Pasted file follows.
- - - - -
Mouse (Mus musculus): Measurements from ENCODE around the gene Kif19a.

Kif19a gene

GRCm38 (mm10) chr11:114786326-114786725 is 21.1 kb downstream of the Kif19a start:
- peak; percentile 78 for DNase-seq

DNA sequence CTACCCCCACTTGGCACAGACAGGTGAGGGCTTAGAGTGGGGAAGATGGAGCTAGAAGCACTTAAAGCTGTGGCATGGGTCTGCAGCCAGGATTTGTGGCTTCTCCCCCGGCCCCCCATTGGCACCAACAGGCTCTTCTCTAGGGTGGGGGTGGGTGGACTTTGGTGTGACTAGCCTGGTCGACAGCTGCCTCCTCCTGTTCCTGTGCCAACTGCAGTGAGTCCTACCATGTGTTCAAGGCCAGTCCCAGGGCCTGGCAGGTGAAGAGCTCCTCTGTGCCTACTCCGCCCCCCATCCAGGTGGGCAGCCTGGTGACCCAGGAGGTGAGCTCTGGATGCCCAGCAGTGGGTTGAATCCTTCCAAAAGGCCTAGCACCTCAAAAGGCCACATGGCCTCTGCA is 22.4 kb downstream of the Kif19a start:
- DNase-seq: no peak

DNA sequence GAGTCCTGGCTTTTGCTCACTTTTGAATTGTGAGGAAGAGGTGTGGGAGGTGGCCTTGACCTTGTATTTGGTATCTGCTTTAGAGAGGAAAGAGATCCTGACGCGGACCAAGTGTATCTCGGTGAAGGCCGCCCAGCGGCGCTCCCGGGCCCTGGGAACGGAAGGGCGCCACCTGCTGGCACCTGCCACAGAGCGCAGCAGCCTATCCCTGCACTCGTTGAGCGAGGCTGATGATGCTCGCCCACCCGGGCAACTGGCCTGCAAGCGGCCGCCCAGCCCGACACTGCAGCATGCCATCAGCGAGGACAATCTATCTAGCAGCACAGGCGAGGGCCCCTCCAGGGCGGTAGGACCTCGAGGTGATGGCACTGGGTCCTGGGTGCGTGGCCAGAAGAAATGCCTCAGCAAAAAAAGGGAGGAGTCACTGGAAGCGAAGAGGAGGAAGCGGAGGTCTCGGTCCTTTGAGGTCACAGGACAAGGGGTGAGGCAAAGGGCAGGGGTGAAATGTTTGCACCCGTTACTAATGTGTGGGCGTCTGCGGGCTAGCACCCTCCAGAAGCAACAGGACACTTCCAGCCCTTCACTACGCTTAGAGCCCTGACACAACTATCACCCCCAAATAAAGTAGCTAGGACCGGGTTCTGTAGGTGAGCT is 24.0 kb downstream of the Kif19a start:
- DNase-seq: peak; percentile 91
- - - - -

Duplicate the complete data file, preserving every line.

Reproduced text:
Mouse (Mus musculus): Measurements from ENCODE around the gene Kif19a.

Kif19a gene

GRCm38 (mm10) chr11:114786326-114786725 is 21.1 kb downstream of the Kif19a start:
- peak; percentile 78 for DNase-seq

DNA sequence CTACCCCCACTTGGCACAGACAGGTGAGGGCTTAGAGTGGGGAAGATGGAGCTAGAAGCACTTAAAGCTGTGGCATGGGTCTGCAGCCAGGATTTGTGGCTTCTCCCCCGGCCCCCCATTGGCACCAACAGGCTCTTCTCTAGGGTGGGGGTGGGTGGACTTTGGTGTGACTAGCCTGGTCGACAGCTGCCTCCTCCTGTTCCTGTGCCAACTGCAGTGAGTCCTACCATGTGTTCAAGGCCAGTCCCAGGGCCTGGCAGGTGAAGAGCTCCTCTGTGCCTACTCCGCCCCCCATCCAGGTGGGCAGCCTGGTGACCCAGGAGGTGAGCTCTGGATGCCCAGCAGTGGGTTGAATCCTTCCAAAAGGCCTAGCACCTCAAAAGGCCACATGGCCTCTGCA is 22.4 kb downstream of the Kif19a start:
- DNase-seq: no peak

DNA sequence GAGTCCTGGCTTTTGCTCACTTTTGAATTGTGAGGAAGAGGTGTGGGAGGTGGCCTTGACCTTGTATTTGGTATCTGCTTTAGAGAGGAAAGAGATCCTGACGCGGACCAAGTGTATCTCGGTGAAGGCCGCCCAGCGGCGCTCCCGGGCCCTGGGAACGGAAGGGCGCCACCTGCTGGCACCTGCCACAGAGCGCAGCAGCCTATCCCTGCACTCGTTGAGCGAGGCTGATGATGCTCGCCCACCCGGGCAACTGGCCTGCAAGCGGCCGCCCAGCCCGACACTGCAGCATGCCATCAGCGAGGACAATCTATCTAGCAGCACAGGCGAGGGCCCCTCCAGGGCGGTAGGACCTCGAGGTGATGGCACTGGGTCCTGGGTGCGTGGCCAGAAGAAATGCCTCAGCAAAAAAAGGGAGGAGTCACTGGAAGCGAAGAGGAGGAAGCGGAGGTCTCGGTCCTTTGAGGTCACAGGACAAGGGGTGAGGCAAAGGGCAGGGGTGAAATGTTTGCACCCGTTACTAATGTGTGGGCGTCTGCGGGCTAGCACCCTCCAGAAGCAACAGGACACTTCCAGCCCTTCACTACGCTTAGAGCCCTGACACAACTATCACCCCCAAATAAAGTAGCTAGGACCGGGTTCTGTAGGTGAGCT is 24.0 kb downstream of the Kif19a start:
- DNase-seq: peak; percentile 91